Hajo Herrmann

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Hans-Joachim Herrmann
Bundesarchiv Bild 146-1985-015-20, Hajo Herrmann.jpg
Hajo Herrmann in January 1944
Nickname(s) Hajo
Born (1913-08-01)1 August 1913
Kiel, Kingdom of Prussia
Died 5 November 2010(2010-11-05) (aged 97)
Allegiance  Nazi Germany
Service/branch Balkenkreuz (Iron Cross) Luftwaffe
Years of service 1935–45
Rank Oberst
Unit KG 4
KG 30
JG 300

Spanish Civil War

World War II

Awards Knight's Cross of the Iron Cross with Oak Leaves and Swords
Spouse(s) Ingeborg Reichelt
Other work Lawyer

Hans-Joachim "Hajo" Herrmann (1 August 1913 – 5 November 2010)[1][2] was a Luftwaffe (Nazi German air force) bomber pilot. In World War II, he was a high-ranking and influential member of the Luftwaffe and a recipient of the Knight's Cross of the Iron Cross with Oak Leaves and Swords. The Knight's Cross of the Iron Cross and its higher grade Oak Leaves and Swords was awarded to recognise extreme battlefield bravery or successful military leadership.

After World War II Hermann became a lawyer whose high-profile cases included the defense of neo-Nazis and genocide deniers.

Military career[edit]

Beginning his military career as an infantry officer, Herrmann was commissioned in the newly formed Luftwaffe in 1935. From 1936 until 1937, he was a bomber pilot in the Condor Legion. During the Spanish Civil War, Herrmann joined KG-4. When World War II began, he flew bombing missions into Poland and Norway. By 1940, he was Commander of the 7th Staffel of KG 4 and took part in the Battle of Britain. In February 1941, his group went to Sicily, from where it attacked Malta and Greece. In one attack, Herrmann dropped a bomb on an ammunition ship, the SS Clan Fraser;[3] the explosion sank eleven ships and made the Greek port of Piraeus unusable for many months. In early 1942, he was commander of III./KG 30, attacking Arctic convoys from Norway, including the attacks on Convoy PQ 17. In July 1942, he was assigned to the general staff in Germany, where he became a confidant of Hermann Göring, the head of the Luftwaffe. During his career as a bomber pilot, Herrmann flew 320 operational sorties and sank 12 ships totalling 70,000 tons.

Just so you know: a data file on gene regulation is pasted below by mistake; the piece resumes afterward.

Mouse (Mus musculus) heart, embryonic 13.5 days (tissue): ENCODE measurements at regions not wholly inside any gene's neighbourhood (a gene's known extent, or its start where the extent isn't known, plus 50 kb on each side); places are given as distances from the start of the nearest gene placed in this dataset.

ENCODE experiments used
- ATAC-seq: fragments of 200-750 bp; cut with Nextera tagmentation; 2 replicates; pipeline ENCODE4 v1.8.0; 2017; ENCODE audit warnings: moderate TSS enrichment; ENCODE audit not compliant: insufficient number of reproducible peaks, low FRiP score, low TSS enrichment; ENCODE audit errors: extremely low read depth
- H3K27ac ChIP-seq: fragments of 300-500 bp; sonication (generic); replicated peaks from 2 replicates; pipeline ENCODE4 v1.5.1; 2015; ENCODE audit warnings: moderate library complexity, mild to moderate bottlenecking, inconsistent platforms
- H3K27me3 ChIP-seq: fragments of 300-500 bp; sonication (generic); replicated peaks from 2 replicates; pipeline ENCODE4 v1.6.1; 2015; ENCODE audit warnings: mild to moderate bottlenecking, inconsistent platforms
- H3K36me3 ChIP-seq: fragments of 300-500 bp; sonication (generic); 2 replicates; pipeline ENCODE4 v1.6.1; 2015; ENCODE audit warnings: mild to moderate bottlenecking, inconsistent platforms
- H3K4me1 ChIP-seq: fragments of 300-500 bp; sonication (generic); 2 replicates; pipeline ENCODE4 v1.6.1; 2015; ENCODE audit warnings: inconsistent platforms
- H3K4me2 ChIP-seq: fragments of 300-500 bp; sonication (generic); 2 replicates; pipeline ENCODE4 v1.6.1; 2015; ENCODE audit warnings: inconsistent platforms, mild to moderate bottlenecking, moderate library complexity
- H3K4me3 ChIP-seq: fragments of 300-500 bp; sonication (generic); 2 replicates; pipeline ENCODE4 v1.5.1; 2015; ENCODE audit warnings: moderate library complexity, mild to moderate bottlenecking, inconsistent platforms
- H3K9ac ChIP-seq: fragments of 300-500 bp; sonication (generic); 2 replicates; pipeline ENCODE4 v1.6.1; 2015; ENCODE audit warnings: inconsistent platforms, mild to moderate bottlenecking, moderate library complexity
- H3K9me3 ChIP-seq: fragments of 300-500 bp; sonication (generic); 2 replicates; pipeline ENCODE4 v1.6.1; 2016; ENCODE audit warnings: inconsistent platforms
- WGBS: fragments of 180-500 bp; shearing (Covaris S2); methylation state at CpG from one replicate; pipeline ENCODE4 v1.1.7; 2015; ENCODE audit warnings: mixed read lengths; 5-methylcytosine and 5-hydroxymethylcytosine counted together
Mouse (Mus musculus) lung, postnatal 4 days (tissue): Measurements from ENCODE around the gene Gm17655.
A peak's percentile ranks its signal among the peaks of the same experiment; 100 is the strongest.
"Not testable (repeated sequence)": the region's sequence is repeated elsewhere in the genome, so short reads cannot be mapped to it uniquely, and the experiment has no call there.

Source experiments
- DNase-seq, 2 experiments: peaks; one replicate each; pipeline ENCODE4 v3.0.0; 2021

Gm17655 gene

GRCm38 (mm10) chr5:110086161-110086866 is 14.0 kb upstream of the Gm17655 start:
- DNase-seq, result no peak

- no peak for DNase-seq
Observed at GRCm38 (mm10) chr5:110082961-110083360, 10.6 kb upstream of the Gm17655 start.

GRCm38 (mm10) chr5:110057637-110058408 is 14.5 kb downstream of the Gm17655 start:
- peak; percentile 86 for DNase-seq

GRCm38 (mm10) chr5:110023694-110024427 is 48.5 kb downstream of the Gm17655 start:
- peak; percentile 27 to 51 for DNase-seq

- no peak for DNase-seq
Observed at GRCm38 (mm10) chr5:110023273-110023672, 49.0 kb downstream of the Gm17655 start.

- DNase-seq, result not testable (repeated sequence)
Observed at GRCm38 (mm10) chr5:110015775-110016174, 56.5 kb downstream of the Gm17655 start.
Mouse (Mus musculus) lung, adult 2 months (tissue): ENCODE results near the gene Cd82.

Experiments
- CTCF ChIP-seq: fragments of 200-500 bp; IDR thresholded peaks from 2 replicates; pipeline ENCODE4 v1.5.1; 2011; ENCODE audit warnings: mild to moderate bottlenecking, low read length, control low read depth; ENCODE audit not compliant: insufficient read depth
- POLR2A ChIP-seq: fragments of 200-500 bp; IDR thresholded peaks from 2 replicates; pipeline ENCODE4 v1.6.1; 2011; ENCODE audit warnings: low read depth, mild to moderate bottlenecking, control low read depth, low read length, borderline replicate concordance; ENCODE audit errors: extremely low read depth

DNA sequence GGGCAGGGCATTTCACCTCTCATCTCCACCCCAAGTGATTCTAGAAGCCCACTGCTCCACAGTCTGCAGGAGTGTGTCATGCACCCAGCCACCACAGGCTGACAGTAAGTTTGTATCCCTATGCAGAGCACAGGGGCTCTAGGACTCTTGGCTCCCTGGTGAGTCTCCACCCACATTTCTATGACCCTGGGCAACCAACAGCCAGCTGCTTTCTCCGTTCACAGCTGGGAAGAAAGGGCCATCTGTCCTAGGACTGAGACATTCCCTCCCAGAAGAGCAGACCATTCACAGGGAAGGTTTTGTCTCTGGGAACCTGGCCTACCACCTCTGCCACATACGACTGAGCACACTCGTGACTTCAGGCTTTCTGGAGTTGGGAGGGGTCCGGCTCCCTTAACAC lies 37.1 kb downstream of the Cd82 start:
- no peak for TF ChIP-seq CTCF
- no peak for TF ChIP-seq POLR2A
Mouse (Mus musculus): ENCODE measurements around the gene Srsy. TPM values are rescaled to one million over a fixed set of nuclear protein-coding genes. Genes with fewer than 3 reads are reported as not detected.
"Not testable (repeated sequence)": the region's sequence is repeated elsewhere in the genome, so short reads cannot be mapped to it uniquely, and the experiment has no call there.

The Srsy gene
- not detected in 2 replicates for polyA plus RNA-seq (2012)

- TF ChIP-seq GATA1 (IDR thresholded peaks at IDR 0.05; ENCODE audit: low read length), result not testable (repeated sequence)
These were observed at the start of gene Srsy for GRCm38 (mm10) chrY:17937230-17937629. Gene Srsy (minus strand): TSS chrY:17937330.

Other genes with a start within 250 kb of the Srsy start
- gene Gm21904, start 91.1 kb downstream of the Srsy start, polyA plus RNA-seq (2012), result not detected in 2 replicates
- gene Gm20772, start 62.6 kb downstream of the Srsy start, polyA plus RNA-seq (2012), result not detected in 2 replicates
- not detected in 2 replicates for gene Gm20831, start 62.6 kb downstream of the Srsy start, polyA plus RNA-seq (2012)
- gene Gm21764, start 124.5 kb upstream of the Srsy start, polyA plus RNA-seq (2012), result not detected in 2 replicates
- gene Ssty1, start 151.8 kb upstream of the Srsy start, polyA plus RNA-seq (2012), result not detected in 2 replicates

In 1942, Herrmann was appointed to the Luftwaffe Operational Staff. Gaining a reputation as a tactical and operational innovator, he was the creator of the Luftwaffe night fighter wing Jagdgeschwader 300, which was a response to the night raids of Royal Air Force (RAF) Bomber Command on Germany in mid-1943. The RAF had achieved ascendancy over the Nachtjäger radar-guided night fighter forces, through the use of the radar countermeasure Window and Herrmann suggested that experienced night flying pilots and ex-instructors be equipped with Fw 190 Wilde Sau (Wild Boar) day fighters and hunt the bombers by the light of the fires below and with the aid of special 'flare-carrier' Junkers Ju 88s following the bomber streams. He also called for the use of the Naxos radar detector units on some of these single engined fighters, to locate bombers using H2S. Herrmann flew more than 50 night fighter missions and claimed nine RAF bombers destroyed. Although JG 300 and subsequent units had promising initial success, the wastage of pilots and aircraft due to high accident rates curtailed extensive use of Wilde Sau beyond the start of 1944.